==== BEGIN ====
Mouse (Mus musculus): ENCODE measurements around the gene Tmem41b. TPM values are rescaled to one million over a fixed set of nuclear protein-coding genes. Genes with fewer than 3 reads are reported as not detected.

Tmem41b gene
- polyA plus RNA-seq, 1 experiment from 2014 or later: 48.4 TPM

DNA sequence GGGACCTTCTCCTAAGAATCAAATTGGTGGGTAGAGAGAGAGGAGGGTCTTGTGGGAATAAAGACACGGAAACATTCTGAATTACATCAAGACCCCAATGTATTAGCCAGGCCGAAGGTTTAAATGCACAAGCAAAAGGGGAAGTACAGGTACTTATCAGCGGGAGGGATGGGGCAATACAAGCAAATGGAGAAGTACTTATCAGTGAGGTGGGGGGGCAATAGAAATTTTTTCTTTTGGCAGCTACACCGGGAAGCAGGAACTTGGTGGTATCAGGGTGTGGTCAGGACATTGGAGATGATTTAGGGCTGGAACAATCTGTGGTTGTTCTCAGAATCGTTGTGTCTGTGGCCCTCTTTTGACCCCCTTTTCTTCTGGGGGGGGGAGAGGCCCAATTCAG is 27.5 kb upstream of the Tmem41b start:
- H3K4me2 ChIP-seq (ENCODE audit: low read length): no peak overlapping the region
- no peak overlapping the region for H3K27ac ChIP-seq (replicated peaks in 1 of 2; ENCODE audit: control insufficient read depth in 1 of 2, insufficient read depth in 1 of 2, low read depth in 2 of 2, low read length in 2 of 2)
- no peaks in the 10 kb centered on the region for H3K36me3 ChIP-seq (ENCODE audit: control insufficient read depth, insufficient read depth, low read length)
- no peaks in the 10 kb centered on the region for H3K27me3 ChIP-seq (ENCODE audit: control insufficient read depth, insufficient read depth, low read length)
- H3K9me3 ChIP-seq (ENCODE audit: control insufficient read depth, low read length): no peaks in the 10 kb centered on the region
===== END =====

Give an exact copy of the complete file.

Mouse (Mus musculus): ENCODE measurements around the gene Tmem41b. TPM values are rescaled to one million over a fixed set of nuclear protein-coding genes. Genes with fewer than 3 reads are reported as not detected.

Tmem41b gene
- polyA plus RNA-seq, 1 experiment from 2014 or later: 48.4 TPM

DNA sequence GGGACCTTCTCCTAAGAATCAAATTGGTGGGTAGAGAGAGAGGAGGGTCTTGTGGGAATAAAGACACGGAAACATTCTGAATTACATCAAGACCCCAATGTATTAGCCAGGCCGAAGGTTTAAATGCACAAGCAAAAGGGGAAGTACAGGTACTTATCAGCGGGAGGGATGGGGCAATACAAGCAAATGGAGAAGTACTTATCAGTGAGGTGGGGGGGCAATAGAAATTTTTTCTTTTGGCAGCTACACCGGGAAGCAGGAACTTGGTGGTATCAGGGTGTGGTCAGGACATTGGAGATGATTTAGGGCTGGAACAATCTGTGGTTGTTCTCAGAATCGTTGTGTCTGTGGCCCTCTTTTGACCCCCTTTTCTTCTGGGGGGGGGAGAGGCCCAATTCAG is 27.5 kb upstream of the Tmem41b start:
- H3K4me2 ChIP-seq (ENCODE audit: low read length): no peak overlapping the region
- no peak overlapping the region for H3K27ac ChIP-seq (replicated peaks in 1 of 2; ENCODE audit: control insufficient read depth in 1 of 2, insufficient read depth in 1 of 2, low read depth in 2 of 2, low read length in 2 of 2)
- no peaks in the 10 kb centered on the region for H3K36me3 ChIP-seq (ENCODE audit: control insufficient read depth, insufficient read depth, low read length)
- no peaks in the 10 kb centered on the region for H3K27me3 ChIP-seq (ENCODE audit: control insufficient read depth, insufficient read depth, low read length)
- H3K9me3 ChIP-seq (ENCODE audit: control insufficient read depth, low read length): no peaks in the 10 kb centered on the region